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Multi-ethnic, religiously diverse democratic societies such as the United Kingdom’s are faced with the rising threat of extremism and terrorist activity. In recent times, Western countries have suffered at the hands of both Islamist-inspired and far-right terrorism. There is no denying that Islamist-inspired and far-right terrorism “feed off” one another – in other words, “cumulative terrorism”. Indeed, there is ideological convergence between Islamist-inspired and far-right white-supremacist terrorists. Whether it is the martyrdom videos left by Islamists or the writings of white supremacists, terrorists on both sides often talk of pan-national allegiances and call for cross-country alliances based on “shared identities”.

In the case of Islamists, fellow Muslims – irrespective of their nationality – are called upon to take up arms with the objective of securing the worldwide implementation of sharia.  The concept of Ummah – a global Islamic community – is used by Islamists in an effort to delegitimise nation-based loyalties and convince others to join their extremist cause. Indeed, the one Islamic sect which openly speaks of loyalty to the nation in positive terms – the Ahmadiyya community – is often the target of victimisation at the hands of orthodox Muslims who do not view Ahmadis as “proper followers” of Islam.

Close examination of the accused New Zealand mosque attacker Brenton Tarrant’s manifesto, The Great Replacement: Towards A New Society, also brings to our attention his complete disregard for the modern nation-state. He speaks of a “brother of nations” tied together by a shared white European ancestry. Indeed, he uses this concept in a dubious effort to reconcile his aggressively anti-immigrant position with his own status of being an Australian citizen living in New Zealand. The far-right identitarian movement Generation Identity, which was the recipient of donations made by Tarrant, makes a similar pan-national appeal for the “defence of Europe” – one motivated by “white preservation” and the “protection” of the continent’s Judeo-Christian heritage.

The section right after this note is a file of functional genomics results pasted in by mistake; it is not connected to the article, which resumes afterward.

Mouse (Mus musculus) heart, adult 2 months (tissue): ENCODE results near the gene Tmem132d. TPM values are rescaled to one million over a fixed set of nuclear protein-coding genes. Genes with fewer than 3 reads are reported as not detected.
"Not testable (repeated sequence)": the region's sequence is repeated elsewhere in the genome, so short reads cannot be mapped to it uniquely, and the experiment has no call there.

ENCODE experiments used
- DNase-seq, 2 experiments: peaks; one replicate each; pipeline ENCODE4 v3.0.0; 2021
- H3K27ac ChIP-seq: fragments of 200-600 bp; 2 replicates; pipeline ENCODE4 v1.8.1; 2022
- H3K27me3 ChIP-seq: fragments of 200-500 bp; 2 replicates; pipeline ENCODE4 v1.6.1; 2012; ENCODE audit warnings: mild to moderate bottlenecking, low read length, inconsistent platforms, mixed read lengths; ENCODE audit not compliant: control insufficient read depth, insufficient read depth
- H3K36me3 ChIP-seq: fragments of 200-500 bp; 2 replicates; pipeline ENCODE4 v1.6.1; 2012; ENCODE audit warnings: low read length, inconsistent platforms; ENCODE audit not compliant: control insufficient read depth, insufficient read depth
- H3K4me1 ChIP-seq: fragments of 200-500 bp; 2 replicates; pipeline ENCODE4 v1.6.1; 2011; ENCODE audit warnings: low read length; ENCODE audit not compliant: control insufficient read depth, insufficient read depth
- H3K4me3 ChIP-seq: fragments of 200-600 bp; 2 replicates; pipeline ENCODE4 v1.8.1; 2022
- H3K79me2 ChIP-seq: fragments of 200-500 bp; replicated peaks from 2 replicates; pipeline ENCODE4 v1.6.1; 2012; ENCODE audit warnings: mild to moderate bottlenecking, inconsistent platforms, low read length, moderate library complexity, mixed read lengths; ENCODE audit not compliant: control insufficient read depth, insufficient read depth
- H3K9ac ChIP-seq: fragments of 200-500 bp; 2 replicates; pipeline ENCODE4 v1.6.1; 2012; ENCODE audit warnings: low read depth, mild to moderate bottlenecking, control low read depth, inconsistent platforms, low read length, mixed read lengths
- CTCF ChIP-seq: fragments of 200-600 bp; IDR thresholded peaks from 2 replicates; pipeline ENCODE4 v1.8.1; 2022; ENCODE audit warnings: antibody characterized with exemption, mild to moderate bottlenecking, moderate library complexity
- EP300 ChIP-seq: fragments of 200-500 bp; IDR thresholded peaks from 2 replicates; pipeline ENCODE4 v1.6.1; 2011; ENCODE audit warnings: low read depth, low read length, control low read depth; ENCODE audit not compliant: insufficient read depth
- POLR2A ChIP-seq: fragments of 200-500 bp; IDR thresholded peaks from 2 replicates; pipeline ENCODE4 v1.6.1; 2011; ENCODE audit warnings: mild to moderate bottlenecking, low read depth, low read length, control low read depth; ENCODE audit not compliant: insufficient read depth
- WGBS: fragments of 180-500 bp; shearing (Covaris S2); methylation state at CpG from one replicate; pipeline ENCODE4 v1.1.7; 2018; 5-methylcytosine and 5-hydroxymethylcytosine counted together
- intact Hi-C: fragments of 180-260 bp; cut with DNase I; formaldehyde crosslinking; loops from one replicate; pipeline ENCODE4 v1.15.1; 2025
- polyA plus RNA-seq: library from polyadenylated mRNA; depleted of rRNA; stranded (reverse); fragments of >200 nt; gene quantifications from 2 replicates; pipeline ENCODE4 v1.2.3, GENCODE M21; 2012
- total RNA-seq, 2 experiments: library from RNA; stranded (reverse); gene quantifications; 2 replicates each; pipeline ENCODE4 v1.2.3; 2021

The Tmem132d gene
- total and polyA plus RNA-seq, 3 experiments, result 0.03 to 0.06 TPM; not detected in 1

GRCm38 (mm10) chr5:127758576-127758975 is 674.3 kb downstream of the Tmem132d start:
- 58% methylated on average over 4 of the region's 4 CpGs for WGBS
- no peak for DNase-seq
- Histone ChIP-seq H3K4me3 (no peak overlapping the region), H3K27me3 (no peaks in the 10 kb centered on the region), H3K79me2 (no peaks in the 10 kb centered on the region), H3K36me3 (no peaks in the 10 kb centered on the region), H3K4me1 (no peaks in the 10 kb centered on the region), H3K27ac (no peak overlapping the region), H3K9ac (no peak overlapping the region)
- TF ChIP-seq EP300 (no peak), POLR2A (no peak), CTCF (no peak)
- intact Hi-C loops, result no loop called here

What both represent is a fundamental loathing of inclusive national identities and the modern nation state itself.

Security and intelligence are of course critical in this context. But the battle against extremism also needs to be ideological. The construction of compelling anti-extremist counter-narratives is essential – and needs to rise above the conventional but broken politics of left and right. In aggressively promoting materialistic individualism, the right has been complicit in the destruction of the national community. By indulging in identity politics and championing difference over integration, the liberal-left has sowed the seeds of group-based social division. What we are left with is a nation in which different groups increasingly live separate existences, without any real sense of common purpose and shared destiny. Indeed, this is something that has been discussed for some time by leading academic Professor Ted Cantle, and featured prominently in the 2016 government-commissioned Casey report into integration in the UK.

Trust and patriotism, then, are both critical in this battle. Diversity is only a strength if people of different ethnicities and faiths can come together around shared goals, often national causes, for the common good. Lack of contact between groups breeds suspicion of the unknown, undermining trust. It is under this condition where the peddling of sweeping generalisations and negative stereotypes by extremists find the most success. Experiences of positive contact through participation in cross-community projects – skills schemes, health awareness workshops, inter-school sporting competitions – can help to foster meaningful intergroup relations which act as an effective “shield” from deliberately divisive narratives constructed by extremist forces.

Therefore, lack of social cohesion – particularly in our urbanised, diverse parts of the country – is deeply problematic from a counter-extremism perspective. In this context, political leadership is crucial. More than ever, we need visionaries who understand the divisive effect of identity politics, the deeply damaging nature of social segregation, and the importance of developing a civic and inclusive conception of nationhood. Trust, inclusiveness and patriotism hold the key.

Dr Rakib Ehsan is a Research Fellow at Henry Jackson Society’s Centre on Radicalisation & Terrorism. The views expressed in this article are those of the author, not necessarily those of Bright Blue.